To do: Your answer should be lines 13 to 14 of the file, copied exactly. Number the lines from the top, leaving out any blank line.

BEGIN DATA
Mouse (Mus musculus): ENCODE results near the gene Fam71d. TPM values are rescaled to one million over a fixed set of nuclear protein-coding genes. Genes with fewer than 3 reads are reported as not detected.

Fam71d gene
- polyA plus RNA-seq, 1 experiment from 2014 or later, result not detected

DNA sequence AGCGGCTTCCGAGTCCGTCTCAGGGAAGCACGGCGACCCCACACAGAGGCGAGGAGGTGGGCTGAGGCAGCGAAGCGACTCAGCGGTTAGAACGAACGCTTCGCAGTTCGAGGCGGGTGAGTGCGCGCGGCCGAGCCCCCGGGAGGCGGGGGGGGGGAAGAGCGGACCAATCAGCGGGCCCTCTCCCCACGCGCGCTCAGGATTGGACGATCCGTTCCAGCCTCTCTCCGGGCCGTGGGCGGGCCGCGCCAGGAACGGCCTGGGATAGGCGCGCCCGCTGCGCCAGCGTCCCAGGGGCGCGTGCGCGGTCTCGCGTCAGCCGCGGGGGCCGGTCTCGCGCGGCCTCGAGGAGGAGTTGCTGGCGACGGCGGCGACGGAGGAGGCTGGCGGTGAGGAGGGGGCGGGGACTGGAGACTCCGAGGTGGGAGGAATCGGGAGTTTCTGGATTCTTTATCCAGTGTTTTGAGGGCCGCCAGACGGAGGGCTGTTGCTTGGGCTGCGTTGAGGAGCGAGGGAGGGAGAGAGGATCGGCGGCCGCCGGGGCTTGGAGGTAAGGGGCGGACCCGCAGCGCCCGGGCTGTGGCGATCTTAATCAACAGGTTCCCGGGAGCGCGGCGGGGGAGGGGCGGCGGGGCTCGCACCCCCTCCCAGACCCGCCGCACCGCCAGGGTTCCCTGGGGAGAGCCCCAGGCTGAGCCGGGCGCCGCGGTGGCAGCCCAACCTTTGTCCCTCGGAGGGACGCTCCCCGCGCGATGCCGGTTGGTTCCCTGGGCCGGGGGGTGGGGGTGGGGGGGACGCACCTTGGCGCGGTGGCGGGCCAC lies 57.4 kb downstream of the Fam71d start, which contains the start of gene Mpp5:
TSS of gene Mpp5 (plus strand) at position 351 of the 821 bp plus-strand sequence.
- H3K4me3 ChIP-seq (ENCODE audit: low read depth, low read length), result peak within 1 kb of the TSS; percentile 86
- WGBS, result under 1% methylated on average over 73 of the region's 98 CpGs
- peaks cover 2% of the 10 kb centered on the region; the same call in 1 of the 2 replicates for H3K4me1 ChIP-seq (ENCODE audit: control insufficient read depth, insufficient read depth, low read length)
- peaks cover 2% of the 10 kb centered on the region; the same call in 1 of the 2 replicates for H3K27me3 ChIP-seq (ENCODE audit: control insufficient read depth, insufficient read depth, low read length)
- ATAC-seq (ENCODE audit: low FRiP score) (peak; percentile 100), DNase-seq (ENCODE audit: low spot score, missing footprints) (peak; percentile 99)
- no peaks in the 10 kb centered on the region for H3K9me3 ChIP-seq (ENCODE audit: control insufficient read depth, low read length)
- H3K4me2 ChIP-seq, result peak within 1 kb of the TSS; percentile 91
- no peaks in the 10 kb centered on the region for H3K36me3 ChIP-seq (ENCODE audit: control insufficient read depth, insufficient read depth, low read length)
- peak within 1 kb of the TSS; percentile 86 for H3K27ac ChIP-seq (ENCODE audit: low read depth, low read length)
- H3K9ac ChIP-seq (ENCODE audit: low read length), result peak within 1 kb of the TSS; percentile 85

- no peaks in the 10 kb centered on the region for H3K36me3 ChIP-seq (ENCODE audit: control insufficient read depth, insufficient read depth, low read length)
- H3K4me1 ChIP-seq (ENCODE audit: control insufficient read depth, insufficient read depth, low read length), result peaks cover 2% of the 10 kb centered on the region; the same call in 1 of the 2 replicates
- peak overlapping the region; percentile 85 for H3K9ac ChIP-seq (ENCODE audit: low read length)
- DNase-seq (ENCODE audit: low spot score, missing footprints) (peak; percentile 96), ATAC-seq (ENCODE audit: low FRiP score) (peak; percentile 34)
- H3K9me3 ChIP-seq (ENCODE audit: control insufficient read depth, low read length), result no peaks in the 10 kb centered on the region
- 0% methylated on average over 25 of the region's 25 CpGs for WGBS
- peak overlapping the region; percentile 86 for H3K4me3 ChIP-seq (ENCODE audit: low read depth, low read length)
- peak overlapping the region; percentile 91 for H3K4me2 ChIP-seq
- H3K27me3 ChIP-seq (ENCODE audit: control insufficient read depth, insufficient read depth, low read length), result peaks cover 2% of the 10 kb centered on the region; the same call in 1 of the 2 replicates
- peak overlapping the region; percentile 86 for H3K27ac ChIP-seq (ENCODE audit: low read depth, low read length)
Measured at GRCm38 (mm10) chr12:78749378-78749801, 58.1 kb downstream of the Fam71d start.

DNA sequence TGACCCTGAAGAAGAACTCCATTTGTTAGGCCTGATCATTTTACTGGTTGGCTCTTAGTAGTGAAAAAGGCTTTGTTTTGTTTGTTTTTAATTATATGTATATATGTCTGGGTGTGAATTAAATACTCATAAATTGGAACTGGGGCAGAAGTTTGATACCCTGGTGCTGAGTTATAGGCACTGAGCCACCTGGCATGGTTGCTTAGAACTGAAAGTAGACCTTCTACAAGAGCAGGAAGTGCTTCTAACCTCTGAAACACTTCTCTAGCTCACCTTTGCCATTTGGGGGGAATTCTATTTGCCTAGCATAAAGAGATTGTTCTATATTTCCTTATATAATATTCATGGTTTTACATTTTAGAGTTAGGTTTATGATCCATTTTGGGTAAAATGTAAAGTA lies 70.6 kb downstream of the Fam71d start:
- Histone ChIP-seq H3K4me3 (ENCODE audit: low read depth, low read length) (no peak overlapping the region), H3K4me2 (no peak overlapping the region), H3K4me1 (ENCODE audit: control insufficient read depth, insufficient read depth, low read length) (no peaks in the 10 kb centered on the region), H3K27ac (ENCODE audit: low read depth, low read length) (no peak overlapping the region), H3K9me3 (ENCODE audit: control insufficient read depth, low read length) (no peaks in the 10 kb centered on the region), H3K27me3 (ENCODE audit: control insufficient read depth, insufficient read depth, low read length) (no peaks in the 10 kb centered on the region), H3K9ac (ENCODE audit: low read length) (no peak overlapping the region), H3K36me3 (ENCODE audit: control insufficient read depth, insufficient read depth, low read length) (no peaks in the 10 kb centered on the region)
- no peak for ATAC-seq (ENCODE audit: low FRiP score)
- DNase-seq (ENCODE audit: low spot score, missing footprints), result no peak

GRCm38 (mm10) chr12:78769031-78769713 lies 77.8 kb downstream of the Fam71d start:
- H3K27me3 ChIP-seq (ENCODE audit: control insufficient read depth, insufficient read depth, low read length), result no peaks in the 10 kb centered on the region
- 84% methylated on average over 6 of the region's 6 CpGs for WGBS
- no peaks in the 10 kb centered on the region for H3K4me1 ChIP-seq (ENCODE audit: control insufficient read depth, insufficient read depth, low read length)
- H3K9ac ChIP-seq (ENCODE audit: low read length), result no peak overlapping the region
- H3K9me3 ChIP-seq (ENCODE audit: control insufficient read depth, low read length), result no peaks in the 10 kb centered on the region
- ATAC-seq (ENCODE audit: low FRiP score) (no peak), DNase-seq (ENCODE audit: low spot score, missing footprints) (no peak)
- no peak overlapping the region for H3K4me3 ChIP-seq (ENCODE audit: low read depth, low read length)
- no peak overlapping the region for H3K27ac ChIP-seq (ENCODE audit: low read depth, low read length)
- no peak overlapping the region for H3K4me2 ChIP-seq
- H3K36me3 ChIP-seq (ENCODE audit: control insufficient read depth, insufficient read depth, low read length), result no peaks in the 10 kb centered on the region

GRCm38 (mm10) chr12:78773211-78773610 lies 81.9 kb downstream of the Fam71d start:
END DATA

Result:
- no peaks in the 10 kb centered on the region for H3K36me3 ChIP-seq (ENCODE audit: control insufficient read depth, insufficient read depth, low read length)
- peak within 1 kb of the TSS; percentile 86 for H3K27ac ChIP-seq (ENCODE audit: low read depth, low read length)